“No, absolutely not. The goal is not to turn community colleges into four-year institutions. That would make no sense whatsoever,” she said. “What does make sense is for community colleges to be able to fulfill their top mission, which is workforce education. What is happening in America is, in some fields an associate’s degree has become absolute.
Nursing and dental hygiene are two examples of fields in which employers used to hire people with associate’s degrees, but now almost exclusively insist on bachelor’s degrees.
Another piece of Hill’s bill might rile the CSU system once more. It would allow community colleges to offer bachelor’s degrees in programs already offered by CSU schools – so long as the program is at least 100 miles away.
Carroll said she’s frustrated by the whole idea of community colleges being seen as competition by four-year institutions.
“Community colleges are not in the business of offering four-year degrees in English or mathematics or history. This is workforce, workforce, workforce only. … Issues of turf and theoretical considerations to me are not material. This is a very, very practical issue.”
Cal Supremes: Public Records Are Public Records
That sound you heard on Thursday morning was journalists across the state jumping out of their desks to do this:
That’s because the California Supreme Court took the side of transparency in a matter that’s long caused tension between government officials and those trying to access public records through the California Public Records Act.
Here’s how the court described the question at hand, and its answer:
“Are writings concerning the conduct of public business beyond (the California Public Records Act’s) reach merely because they were sent or received using a nongovernmental account? Considering the statute’s language and the important policy interests it serves, the answer is no.”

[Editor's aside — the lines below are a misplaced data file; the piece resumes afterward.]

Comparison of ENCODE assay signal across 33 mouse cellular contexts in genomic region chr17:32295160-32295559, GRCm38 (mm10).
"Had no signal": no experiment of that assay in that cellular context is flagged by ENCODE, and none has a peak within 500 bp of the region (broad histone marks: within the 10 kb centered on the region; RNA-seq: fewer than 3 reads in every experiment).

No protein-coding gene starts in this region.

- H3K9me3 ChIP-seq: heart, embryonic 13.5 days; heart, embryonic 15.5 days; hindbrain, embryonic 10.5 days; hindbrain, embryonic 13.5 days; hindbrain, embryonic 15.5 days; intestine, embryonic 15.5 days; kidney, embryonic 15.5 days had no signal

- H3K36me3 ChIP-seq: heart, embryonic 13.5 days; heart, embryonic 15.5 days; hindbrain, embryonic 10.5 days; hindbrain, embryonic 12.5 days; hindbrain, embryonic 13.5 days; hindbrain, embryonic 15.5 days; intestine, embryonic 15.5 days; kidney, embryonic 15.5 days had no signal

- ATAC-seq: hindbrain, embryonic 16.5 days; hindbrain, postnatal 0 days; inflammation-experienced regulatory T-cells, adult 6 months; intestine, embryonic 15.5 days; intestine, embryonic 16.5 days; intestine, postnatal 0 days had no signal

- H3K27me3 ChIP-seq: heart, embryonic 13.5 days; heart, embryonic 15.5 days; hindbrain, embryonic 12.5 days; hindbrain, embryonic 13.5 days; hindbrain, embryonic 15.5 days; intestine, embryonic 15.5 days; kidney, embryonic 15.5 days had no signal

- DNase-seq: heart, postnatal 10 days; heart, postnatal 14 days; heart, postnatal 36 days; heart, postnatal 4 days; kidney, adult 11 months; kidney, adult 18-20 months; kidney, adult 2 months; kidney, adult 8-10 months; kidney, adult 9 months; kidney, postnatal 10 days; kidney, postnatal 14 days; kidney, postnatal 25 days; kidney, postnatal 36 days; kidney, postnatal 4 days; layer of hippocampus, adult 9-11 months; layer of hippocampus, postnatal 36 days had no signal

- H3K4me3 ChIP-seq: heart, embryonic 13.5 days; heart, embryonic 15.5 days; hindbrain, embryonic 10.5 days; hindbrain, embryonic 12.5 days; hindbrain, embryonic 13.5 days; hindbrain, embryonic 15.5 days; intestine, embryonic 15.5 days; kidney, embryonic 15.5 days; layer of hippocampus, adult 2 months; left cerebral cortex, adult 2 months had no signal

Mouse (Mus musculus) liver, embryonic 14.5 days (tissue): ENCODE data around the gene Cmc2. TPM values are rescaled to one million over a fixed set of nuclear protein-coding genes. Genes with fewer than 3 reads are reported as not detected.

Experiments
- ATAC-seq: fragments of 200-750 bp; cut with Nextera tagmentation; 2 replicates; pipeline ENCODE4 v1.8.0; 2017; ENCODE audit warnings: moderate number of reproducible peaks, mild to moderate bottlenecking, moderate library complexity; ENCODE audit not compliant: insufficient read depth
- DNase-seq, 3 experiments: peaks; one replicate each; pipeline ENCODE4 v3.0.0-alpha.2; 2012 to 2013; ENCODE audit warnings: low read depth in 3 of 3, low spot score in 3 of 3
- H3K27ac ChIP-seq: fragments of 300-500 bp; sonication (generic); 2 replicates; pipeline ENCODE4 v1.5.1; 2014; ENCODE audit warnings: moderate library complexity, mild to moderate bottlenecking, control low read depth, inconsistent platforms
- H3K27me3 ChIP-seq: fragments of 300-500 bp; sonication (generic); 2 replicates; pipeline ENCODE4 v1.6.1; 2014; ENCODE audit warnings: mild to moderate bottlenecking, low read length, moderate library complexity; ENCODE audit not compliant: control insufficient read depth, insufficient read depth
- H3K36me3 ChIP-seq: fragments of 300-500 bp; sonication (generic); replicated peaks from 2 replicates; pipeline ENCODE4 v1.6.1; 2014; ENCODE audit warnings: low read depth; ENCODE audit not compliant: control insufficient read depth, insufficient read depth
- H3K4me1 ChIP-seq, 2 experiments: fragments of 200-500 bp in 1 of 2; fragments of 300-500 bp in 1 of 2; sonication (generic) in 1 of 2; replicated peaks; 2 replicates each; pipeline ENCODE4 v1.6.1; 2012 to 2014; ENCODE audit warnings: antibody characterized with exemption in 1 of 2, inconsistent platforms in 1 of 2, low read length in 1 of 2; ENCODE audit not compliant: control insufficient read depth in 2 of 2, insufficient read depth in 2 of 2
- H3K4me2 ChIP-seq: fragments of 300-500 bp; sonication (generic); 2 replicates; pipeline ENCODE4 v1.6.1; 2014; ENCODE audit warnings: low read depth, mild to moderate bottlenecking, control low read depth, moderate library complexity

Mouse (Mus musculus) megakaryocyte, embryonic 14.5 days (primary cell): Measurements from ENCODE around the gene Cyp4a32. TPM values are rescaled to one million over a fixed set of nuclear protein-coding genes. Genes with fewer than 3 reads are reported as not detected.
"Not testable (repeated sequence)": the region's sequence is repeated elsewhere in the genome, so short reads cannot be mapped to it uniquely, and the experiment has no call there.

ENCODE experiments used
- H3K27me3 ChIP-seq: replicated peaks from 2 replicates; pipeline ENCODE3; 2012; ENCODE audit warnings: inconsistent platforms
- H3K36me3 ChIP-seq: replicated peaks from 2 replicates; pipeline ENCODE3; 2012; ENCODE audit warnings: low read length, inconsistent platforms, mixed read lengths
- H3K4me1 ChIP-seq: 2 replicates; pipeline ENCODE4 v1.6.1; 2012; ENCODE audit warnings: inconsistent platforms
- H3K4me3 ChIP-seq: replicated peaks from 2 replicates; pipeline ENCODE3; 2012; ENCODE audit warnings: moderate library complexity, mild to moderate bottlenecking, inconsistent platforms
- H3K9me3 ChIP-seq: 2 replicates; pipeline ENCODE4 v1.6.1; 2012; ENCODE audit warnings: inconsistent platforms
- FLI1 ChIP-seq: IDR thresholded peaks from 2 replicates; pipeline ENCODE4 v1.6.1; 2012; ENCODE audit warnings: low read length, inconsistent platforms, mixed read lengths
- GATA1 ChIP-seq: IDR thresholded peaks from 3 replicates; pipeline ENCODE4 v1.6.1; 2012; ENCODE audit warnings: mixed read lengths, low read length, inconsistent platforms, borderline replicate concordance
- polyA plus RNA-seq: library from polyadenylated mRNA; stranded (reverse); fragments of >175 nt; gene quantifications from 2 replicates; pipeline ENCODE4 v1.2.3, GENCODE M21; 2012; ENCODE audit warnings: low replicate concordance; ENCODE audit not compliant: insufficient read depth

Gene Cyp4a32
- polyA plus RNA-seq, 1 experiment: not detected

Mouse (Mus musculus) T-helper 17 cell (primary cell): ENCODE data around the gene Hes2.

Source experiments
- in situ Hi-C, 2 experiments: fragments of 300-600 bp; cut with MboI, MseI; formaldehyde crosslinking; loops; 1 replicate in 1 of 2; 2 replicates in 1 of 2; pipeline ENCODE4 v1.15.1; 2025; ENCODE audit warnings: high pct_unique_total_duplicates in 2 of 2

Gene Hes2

That means that if a government official or employee sent texts or emails about public business on their own private cell phone, they still must disclose those communications to the public.
The issue of whether journalists and other members of the public can legally access public records that exist within private email accounts or on private devices has popped up in San Diego many times. Former City Attorney Jan Goldsmith at one point argued that the law applied only to “’local agencies,’ a ‘city,’ or a ‘municipal corporation’ to turn over documents, not individuals, officials, or employees,” the Reader noted in 2014.
Goldsmith also argued that public business conducted on private devices should not be disclosed to the public.
Assemblyman Todd Gloria, during his stint as interim mayor, tried to shorten the window that the city holds on to emails – a move that Mayor Kevin Faulconer put on hold when he took over.
During Faulconer’s mayoral run, he told Liam Dillon that he believed city business conducted on private devices or from private email accounts should be disclosed to the public. Here’s what else he said on the matter:
If a message is created using a personal device or software, you would use the following test: personal messages that are unrelated to city business would remain private and messages related to public business covered under the Public Records Act would be subject to public records requests. To enforce this, my administration would encourage employees to use official email and devices for all city business. When public requests are received on private email accounts, city employees would be instructed to reply with, “Please email me at (JohnDoe@sandiego.gov) and I will respond.”
Golden State News
• Los Angeles County says in a new lawsuit that the state’s redistricting law is unfair to the county and to independent voters. (L.A. Times)
• Here’s a breakdown over the fight to fund improvements to transportation and roads. (Sacramento Bee)
• If Republicans in Congress successfully defund Planned Parenthood, the repercussions could hit California hard. (CalMatters)
• Assembly Republican leader Chad Mayes has made a big push to show that his party cares about poverty. It’s paying off, with write-ups like this one that wonder if the GOP has become the party of the poor in California. (San Francisco Chronicle)